About 25 percent of people with acute diverticulitis develop complications, which may include:
Aug. 07, 2014
- An abscess, which occurs when pus collects in the pouch.
- A blockage in your colon or small intestine caused by scarring.
- An abnormal passageway (fistula) between sections of bowel or the bowel and bladder.
- Peritonitis, which can occur if the infected or inflamed pouch ruptures, spilling intestinal contents into your abdominal cavity. Peritonitis is a medical emergency and requires immediate care.
- Young Fadok T, et al. Colonic diverticulosis and diverticular disease: Epidemiology, risk factors, and pathogenesis. http://www.uptodate.com/home. Accessed Jan. 7, 2014.
- Feldman M, et al. Sleisenger & Fordtran's Gastrointestinal and Liver Disease: Pathophysiology, Diagnosis, Management. 9th ed. Philadelphia, Pa.: Saunders Elsevier; 2010. http://www.clinicalkey.com. Accessed Jan. 7, 2014.
- Pemberton JH, et al. Clinical manifestations and diagnosis of acute diverticulitis in adults. http://www.uptodate.com/home. Accessed Jan. 7, 2014.
- Bailey MB, et al. Morbid obesity and diverticulitis: Results from the ACS NSQIP dataset. Journal of the American College of Surgeons. 2013;217:834.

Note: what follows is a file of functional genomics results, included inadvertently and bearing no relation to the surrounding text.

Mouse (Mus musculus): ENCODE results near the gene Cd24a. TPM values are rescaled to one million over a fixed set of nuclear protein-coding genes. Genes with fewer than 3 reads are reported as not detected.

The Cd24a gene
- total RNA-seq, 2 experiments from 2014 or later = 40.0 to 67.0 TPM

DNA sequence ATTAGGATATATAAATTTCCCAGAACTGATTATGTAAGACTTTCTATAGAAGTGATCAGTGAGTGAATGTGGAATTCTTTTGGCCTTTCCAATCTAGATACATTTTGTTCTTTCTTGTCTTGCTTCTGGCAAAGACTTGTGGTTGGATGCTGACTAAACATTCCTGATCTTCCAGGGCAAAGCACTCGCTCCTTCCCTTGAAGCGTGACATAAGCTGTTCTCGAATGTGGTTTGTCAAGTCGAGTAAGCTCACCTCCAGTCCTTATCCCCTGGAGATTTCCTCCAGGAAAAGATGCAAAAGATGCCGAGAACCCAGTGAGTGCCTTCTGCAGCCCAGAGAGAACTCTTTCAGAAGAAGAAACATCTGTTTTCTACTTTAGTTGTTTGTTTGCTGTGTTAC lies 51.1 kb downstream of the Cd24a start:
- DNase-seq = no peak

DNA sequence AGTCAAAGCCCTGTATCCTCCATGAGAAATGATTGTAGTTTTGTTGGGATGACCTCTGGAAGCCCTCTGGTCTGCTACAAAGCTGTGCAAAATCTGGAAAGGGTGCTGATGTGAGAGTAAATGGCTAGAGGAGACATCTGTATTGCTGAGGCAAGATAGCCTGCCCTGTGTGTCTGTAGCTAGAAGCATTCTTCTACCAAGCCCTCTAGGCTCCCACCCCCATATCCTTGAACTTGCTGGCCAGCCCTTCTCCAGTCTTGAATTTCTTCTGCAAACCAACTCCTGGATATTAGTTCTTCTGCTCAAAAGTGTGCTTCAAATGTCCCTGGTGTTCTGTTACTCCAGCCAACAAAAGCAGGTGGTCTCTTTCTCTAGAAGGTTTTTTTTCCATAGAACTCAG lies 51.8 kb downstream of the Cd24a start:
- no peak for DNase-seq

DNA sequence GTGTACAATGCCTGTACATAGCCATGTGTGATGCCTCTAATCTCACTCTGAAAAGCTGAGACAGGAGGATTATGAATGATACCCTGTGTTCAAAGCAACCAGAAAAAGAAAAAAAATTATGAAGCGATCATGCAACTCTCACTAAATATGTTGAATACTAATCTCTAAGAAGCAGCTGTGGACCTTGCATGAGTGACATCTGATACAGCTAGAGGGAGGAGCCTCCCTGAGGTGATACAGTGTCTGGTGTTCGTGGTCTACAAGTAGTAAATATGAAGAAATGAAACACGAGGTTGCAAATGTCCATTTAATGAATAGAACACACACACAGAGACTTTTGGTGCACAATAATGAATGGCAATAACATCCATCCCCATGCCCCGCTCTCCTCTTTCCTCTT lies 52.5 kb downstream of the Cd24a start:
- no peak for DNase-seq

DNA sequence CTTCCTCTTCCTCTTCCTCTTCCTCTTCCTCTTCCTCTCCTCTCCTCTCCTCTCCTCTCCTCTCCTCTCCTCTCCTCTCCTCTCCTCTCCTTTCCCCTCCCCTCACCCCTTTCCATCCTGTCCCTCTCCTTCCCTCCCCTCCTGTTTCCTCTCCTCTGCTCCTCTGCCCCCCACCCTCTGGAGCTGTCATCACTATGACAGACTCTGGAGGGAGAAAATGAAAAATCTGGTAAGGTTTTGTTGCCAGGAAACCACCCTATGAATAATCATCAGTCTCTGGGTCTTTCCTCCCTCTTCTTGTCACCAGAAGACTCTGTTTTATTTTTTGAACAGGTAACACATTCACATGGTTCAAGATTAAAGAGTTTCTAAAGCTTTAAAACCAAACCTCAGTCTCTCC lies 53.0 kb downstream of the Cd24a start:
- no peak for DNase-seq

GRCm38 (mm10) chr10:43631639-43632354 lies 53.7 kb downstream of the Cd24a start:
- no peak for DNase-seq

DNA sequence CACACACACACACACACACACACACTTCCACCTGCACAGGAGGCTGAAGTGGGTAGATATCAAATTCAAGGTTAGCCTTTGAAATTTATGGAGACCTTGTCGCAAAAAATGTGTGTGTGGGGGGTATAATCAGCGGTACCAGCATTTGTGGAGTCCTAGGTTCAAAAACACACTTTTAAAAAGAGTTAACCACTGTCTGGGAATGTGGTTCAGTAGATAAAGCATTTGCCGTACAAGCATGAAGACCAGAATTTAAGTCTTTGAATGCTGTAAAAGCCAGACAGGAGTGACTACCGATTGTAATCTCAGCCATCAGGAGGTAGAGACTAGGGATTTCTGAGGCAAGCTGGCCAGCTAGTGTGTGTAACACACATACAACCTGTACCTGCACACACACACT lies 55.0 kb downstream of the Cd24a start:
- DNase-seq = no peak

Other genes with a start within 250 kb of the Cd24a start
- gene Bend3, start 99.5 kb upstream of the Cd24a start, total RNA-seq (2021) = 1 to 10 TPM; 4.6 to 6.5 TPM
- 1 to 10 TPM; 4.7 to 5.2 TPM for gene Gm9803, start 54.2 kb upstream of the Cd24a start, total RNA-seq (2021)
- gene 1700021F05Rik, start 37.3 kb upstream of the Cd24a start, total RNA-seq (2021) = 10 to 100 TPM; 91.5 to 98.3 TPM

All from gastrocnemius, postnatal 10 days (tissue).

- Young Fadok T, et al. Treatment of acute diverticulitis. http://www.uptodate.com/home. Accessed Jan. 7, 2014.
- AskMayoExpert. What is the initial therapy for uncomplicated diverticulitis? Rochester, Minn.: Mayo Foundation for Medical Education and Research; 2012.
- Picco MF (expert opinion). Mayo Clinic, Rochester, Minn. Jan.17, 2014.
- Boostrom SY, et al. Uncomplicated diverticulitis, more complicated than we thought. Journal of Gastrointestinal Surgery. 2012;16:1744.
- Diverticular Disease. National Institute of Diabetes and Digestive and Kidney Diseases. http://digestive.niddk.nih.gov/ddiseases/pubs/diverticulosis/index.aspx. Accessed Jan. 7, 2014.